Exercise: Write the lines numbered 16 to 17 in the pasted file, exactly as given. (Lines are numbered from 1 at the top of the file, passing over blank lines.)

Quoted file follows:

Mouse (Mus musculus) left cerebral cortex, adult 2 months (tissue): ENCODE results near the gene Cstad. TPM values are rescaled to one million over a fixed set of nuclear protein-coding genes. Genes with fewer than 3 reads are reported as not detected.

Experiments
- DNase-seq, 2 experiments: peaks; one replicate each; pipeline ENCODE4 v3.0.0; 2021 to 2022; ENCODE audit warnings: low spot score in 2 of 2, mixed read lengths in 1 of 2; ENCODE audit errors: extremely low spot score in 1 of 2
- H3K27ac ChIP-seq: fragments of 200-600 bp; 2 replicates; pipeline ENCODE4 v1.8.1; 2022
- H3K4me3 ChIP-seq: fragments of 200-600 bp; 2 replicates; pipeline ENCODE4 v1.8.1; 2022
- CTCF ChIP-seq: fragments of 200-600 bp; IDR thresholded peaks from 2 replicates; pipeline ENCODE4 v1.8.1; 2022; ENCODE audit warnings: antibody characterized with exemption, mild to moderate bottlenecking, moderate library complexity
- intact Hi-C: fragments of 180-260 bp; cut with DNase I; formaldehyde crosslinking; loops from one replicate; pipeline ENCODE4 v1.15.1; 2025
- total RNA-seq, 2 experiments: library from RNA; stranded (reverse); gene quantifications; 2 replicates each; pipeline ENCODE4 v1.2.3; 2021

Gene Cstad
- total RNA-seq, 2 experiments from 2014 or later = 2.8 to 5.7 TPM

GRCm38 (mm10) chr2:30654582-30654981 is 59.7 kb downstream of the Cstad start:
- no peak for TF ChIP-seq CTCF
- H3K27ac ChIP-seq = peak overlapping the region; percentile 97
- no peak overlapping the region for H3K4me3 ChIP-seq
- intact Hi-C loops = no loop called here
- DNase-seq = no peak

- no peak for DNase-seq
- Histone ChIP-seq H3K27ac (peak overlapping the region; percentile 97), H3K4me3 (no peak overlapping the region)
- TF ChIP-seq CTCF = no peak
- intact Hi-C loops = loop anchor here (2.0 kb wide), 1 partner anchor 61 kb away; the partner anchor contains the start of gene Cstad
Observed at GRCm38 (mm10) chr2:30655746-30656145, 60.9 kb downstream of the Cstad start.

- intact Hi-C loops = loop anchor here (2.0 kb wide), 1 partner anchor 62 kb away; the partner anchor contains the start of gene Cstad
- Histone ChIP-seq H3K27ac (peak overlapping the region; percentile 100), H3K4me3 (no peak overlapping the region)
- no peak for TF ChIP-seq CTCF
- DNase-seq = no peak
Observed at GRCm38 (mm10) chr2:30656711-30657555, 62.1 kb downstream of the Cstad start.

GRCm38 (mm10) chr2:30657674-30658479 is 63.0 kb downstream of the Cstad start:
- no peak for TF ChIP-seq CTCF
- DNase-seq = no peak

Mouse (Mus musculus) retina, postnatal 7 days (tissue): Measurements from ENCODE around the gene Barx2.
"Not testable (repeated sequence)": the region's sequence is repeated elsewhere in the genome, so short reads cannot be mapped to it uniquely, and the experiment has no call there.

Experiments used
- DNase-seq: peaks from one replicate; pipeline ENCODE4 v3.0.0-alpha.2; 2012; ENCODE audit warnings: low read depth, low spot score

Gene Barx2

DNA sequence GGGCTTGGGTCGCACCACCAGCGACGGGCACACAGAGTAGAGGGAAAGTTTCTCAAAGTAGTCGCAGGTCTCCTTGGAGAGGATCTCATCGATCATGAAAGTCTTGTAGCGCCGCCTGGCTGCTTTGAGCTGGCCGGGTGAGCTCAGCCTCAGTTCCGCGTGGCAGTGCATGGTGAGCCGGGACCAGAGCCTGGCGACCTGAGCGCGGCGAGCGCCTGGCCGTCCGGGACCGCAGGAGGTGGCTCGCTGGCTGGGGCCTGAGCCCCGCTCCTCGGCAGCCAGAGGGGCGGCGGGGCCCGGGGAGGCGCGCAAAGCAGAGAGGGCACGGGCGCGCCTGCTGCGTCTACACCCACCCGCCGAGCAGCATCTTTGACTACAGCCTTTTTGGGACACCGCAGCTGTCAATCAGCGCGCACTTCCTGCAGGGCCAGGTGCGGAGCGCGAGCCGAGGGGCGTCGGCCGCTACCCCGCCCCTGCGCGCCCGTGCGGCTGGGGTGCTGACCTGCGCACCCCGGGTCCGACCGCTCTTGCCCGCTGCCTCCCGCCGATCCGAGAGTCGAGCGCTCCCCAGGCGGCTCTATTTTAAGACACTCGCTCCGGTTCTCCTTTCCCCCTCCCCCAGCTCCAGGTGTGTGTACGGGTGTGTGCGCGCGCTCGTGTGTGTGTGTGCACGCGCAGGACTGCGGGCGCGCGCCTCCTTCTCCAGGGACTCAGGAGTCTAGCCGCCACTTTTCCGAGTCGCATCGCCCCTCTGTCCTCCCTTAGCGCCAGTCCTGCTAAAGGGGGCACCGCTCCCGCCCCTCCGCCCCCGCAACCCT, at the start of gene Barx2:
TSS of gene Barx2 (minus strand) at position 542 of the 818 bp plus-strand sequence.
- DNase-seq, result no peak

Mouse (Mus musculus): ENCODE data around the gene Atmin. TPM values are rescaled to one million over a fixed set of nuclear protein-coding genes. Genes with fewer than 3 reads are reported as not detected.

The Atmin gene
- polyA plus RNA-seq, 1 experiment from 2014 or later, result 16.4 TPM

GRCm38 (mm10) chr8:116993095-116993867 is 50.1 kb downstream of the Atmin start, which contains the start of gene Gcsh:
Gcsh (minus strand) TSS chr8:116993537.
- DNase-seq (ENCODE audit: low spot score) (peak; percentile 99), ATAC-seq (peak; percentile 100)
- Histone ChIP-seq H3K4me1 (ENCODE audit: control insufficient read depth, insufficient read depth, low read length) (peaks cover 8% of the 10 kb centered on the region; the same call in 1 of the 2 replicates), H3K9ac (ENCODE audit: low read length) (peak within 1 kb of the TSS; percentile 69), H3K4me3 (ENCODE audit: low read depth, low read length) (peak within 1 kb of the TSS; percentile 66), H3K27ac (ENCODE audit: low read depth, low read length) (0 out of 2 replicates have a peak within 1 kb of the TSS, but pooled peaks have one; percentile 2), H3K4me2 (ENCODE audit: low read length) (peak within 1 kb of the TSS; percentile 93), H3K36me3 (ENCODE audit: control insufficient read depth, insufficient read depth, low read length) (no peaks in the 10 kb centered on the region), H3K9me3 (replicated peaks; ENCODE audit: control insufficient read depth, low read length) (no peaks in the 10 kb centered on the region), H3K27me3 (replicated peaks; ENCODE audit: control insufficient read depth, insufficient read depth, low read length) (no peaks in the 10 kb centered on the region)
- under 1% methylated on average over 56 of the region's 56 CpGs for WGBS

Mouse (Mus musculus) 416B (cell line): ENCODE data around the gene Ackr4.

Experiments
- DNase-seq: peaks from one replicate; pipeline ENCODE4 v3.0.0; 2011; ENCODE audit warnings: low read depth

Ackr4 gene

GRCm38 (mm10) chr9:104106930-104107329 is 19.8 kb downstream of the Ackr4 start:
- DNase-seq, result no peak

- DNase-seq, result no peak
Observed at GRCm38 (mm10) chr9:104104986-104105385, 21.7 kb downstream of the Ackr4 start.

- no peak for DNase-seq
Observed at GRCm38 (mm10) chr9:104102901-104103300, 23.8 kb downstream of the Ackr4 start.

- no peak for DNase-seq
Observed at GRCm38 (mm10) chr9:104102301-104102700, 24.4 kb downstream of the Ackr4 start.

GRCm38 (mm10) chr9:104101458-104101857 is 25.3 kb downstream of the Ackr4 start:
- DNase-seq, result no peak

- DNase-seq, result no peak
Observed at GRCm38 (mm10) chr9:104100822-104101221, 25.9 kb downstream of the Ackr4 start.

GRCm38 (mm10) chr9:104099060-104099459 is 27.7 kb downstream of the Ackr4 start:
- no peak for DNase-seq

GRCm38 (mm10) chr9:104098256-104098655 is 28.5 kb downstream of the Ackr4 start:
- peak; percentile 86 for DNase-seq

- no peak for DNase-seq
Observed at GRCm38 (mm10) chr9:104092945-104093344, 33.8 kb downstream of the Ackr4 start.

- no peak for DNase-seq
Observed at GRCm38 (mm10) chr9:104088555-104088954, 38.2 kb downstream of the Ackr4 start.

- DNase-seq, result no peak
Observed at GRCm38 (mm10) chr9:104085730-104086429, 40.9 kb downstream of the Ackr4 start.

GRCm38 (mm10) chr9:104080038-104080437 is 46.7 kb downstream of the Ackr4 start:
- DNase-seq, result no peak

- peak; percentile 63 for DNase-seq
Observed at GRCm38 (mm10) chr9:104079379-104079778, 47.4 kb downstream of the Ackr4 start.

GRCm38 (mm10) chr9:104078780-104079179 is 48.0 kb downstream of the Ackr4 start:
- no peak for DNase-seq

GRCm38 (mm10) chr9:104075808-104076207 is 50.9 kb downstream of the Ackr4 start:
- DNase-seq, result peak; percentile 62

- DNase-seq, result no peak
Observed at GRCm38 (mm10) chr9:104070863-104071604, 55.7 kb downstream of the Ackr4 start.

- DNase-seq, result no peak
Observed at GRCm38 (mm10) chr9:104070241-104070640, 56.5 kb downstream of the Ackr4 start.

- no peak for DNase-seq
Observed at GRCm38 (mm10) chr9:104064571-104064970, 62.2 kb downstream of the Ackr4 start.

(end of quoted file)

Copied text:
- DNase-seq = no peak

- no peak for DNase-seq